07 December 2015

Anglocom on translators' additions

As part of its excellent ongoing of tweets on French to English translation, the team at


has raised a series of questions along the lines: Why did the translator add ... ?

The first tweet reads:
Some translators are in the bad habit of adding things that are not in the source text. If the FR says "gros," say "big," not "very big"!

This is followed by four examples:
(a) …ceux qui poursuivent son œuvre /…those who help carry on his work
(b) …les visiteurs viennent y découvrir… / …its many visitors discover…
(c) Surmonter les obstacles / Overcome substantial obstacles
(d) Elle a été davantage soulignée… / It received much more attention…

These tweets hit me with force for the simple reason — I have to come clean — that I am often guilty of precisely this. Such additions are common in my drafts and despite my efforts to delete them too many survive revision and rereading.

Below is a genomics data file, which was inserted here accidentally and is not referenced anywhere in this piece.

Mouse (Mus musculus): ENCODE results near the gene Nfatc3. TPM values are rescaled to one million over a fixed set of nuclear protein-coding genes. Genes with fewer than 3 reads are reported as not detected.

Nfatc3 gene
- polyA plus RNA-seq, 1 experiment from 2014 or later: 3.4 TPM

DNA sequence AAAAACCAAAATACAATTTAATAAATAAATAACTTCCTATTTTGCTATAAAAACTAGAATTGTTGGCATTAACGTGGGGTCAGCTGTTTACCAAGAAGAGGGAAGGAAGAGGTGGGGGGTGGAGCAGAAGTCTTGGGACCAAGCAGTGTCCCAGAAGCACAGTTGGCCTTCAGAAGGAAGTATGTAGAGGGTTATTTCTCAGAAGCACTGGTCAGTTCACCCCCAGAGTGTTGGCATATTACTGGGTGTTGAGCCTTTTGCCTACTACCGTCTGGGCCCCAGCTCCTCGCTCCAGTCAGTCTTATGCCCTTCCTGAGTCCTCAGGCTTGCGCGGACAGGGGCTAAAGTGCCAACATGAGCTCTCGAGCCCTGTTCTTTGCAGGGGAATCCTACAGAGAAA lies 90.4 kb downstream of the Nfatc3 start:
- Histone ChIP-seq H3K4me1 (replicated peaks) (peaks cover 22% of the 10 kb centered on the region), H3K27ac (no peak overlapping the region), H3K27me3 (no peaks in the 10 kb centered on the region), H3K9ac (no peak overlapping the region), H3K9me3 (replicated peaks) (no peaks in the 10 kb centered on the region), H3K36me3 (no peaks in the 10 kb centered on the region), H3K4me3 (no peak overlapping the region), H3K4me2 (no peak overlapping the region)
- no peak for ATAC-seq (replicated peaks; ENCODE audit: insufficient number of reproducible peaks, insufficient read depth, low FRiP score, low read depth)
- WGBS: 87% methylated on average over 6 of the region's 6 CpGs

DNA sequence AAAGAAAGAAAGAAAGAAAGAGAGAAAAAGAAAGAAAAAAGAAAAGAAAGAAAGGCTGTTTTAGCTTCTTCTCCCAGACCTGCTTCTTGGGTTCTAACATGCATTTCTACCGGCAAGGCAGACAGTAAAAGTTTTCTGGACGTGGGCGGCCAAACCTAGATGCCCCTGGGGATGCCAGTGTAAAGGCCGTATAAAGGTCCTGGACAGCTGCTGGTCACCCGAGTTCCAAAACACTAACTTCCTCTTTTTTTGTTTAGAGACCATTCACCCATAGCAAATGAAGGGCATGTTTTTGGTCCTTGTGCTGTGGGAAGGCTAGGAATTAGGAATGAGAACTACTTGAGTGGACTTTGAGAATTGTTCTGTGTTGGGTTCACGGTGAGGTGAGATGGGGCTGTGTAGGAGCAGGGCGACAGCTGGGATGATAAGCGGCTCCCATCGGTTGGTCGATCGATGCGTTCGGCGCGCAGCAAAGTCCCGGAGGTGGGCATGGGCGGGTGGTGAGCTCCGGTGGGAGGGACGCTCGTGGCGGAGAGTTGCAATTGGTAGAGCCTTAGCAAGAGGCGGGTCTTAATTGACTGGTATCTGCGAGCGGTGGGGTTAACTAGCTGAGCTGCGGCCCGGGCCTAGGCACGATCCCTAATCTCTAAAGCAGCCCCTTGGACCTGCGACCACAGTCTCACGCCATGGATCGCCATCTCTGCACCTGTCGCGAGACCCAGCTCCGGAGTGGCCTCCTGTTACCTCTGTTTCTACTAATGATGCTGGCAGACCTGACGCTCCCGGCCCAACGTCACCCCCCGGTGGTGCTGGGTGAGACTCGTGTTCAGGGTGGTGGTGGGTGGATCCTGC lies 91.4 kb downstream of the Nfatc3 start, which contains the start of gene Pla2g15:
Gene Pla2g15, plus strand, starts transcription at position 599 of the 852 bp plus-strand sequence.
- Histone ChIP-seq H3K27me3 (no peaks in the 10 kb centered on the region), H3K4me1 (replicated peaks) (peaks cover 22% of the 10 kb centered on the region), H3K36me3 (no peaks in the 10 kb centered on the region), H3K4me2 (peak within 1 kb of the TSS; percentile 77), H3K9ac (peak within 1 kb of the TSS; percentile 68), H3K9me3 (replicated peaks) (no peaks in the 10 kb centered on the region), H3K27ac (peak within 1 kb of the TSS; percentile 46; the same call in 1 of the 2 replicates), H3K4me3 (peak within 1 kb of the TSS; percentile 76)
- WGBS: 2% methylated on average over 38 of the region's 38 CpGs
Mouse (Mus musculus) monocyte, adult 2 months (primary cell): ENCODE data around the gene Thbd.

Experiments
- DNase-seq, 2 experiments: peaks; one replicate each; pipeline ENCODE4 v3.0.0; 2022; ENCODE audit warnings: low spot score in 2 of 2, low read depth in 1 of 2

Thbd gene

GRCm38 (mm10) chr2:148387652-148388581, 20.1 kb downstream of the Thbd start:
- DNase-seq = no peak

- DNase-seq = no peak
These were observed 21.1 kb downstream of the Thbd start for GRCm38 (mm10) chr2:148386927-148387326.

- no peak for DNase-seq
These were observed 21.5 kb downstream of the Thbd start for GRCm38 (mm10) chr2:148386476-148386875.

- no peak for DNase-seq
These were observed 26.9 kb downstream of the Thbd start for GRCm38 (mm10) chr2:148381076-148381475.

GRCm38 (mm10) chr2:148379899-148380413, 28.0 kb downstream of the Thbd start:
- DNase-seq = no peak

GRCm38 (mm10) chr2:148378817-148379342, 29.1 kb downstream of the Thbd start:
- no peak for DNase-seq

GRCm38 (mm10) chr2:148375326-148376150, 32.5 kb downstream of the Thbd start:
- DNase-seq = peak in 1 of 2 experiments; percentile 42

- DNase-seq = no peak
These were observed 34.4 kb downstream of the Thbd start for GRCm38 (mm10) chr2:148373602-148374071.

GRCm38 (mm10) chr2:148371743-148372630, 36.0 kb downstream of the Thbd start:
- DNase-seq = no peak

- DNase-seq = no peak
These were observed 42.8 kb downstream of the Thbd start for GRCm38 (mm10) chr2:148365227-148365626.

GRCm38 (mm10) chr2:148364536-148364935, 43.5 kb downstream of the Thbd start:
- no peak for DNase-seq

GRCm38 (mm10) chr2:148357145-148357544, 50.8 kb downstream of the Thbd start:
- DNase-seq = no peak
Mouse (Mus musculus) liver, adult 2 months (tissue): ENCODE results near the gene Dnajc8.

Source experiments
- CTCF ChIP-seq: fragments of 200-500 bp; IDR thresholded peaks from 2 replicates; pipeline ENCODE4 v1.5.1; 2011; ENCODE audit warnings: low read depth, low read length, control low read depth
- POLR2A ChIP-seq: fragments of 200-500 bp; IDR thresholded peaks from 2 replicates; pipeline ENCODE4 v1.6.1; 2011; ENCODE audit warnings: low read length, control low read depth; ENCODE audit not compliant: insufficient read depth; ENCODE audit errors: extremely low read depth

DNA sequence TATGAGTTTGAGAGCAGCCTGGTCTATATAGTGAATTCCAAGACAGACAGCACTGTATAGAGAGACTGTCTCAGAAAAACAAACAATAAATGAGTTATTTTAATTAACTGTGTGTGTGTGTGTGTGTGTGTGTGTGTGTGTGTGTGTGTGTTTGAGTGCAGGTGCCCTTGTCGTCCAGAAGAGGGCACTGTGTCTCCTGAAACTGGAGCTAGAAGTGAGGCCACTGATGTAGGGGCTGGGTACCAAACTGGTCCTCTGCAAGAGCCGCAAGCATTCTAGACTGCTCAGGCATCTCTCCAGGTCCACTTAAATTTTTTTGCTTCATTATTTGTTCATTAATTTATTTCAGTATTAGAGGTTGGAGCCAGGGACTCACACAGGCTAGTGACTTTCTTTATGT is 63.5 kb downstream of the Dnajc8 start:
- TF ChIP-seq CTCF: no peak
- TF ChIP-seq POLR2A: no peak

Why?
The only answer can suggest sounds very lame indeed. It's the nagging feeling that the English sounds either better or more familiar with the added word or notion.
And why might that be?
My first guess is that I, like my fellow offenders, are influenced by the English-language journalists we read. Is it poor style, fashion, or what? I have no idea. Certainly many articles by many journalists in both English and French can be improved by simply deleting unnecessary adjectives, adverbs, helper verbs and other excesses.

Two other contributing factors are time and talent.
Even talented writers need time to produce texts that are tight and crisp while others can't achieve 'tight and crisp' no matter how much time they have.
Does anyone out there know of any relevant academic research?

Comments very welcome indeed.

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